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John Le Carré

A Delicate Truth

[a digested version of the novel]

In a characterless hotel in Gibraltar, a pleasant if not remarkable man in his late 50s is in his room. What was his assumed name, he asked himself. Anderson. Paul Anderson. That was it! He is as jumpy as the tenses. However had he got himself into the situation."We've got a situation," said Fergus Quinn. Junior foreign minister. Dynamic and bulky. Cell phone pressed to an ear. Close-cropped ginger hair, greedy eyes and a pout of privileged discontent. Paul knows from the outset that any man who gets three damning sentences of description is a baddy, but as a civil servant he has a duty. "I want you to supervise a mission. You'll be working with private contractors, Ethical Outcomes."

Paul senses the irony is being rather trowelled on, but it's now too late. Elliott, a South African, you can never trust a South African, calls him to say the operation is on. "We'll be picking up Punter when he meets Aladdin. You wait at the top of the Rock with the Brit special forces. The Americans will go in when you give the all-clear."

Jeb, the leader of the British squad, is as unhappy as Paul. "We're basically just mercenaries," he says. Paul said there was no sighting of Punter but Elliott sent the Americans in anyway. "All clear," says Elliott. "Another jihadi in the bag."

In Whitehall, Toby Bell, newly appointed private secretary to Fergus Quinn, is feeling jumpy. He too has read the three-sentence description of his new boss and can tell he is a baddy. He called his old mentor, Giles Oakley, for assistance and was alarmed to find he also was given a contemptuous three-sentence description.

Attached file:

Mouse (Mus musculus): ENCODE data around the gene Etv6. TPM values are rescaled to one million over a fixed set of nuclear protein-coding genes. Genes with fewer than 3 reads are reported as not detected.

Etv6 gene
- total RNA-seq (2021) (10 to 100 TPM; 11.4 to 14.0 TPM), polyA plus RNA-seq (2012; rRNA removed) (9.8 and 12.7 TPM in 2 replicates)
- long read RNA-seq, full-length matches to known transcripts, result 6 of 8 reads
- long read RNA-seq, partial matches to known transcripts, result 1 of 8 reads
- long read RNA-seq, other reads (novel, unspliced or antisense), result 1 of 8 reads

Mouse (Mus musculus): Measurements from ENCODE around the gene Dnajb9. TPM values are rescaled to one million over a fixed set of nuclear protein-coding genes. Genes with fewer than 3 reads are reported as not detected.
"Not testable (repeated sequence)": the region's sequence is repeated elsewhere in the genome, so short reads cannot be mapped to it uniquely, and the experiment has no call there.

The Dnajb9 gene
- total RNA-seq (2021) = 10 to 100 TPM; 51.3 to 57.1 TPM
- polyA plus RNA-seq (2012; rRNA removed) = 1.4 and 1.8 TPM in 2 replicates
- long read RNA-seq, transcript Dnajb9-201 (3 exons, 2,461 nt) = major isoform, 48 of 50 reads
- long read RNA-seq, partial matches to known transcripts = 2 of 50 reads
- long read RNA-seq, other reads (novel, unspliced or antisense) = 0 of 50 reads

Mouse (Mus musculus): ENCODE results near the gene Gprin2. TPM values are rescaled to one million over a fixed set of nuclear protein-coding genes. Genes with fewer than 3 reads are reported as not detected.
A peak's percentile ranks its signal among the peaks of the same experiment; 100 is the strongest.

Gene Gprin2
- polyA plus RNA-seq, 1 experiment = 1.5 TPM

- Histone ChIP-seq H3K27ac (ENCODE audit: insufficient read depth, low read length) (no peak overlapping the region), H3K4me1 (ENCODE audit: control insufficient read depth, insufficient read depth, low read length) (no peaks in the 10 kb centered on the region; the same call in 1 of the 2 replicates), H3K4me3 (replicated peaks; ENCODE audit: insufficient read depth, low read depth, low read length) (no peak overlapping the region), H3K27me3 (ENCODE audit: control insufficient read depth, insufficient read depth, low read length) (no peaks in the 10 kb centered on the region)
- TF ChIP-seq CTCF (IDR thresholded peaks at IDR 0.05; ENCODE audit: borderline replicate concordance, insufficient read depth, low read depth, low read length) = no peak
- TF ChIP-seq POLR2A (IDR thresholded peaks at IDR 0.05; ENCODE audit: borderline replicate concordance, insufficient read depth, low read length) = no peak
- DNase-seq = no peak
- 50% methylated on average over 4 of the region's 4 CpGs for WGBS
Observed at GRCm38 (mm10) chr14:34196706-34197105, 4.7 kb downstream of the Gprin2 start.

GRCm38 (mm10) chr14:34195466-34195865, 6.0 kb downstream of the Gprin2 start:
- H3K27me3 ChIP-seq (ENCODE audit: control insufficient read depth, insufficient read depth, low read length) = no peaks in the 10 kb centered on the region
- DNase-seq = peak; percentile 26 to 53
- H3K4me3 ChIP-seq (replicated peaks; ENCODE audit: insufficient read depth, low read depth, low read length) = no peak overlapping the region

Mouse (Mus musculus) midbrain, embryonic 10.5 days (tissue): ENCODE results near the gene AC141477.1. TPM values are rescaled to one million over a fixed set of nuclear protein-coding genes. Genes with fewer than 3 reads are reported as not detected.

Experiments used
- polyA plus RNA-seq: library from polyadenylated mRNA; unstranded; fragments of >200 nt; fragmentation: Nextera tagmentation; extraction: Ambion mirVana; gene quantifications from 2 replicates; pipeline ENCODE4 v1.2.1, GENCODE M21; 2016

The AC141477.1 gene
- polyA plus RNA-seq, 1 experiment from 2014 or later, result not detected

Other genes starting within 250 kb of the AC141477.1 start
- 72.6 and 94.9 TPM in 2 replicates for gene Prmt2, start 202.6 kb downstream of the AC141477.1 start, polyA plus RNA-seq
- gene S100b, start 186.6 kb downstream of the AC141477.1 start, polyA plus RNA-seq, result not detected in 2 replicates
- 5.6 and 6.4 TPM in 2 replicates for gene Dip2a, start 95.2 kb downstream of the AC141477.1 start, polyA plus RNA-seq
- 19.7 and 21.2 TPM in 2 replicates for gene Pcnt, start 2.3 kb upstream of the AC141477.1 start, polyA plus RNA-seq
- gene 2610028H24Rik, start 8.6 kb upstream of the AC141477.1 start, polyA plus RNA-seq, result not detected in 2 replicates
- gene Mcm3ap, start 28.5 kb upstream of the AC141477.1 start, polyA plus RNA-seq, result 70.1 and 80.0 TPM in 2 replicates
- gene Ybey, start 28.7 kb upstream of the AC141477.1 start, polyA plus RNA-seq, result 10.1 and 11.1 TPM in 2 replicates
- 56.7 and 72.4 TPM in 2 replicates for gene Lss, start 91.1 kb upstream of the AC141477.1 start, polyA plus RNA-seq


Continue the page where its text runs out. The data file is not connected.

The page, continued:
Toby is disappointed. He has been told by George Smiley that one of the most enjoyable qualities of starring in a Le Carré novel is that nothing is ever black and white, but now it seems his anger at New Labour and the privatisation of the intelligence services has got the better of him. "Ah well!" he thinks. At least he knows where he stands. It does still seem curious to Toby that Quinn should have got away with similar practices while at Defence - not even Peter Mandelson could have hoped for a reprieve after getting caught out like that - and it also feels unbelievable that Quinn should now be having private meetings without the knowledge of his staff. He breaks the habit of a lifetime and secretly records the meetings between Quinn, "Paul" and another man with three dripping-with-hatred sentences from Ethical Outcomes.

"Oooh ahh, oooh ahh." Three years have passed and to show we are in Cornwall, the locals are talking in dialect. Sir Christopher Probyn is enjoying his retirement from the civil service, though he did sometimes wonder if his last unmerited posting to the Caribbean, and the knighthood that came with it, might have had something to do with Gibraltar and his secondment as "Paul". A decrepit man appears at the Bumpkins Annual Fayre. Christopher looked at Jeb in amazement.

"The Gibraltar operation," Jeb spits. "It was a cover-up. The intelligence was wrong. There was no jihadi. The Americans killed a Muslim woman and her child."

"Good God!" Christopher replies, his conscience and his knighthood gnawing away at him. "We must do something. But what?"

Toby always knew he'd be dragged in again. His suspicions had been proved right when Quinn had been moved sideways again and Giles had underlined his corruption by taking a job in a merchant bank. It was just that he rather missed the old cold war days where nothing was ever quite as it seemed, where every sentence had a double, if not treble, negative, and espionage was coated in layers of repressed homoeroticism. Now he was just in a straightforward thriller. Anyone could now see that Jeb's life was in danger and that Christopher was too dim to sort things out. It was down to him. He retrieves the memory stick from its hiding place. If he plays his hand right, there is still time to see this one out to a suitably downbeat and inconclusive ending.

John Crace

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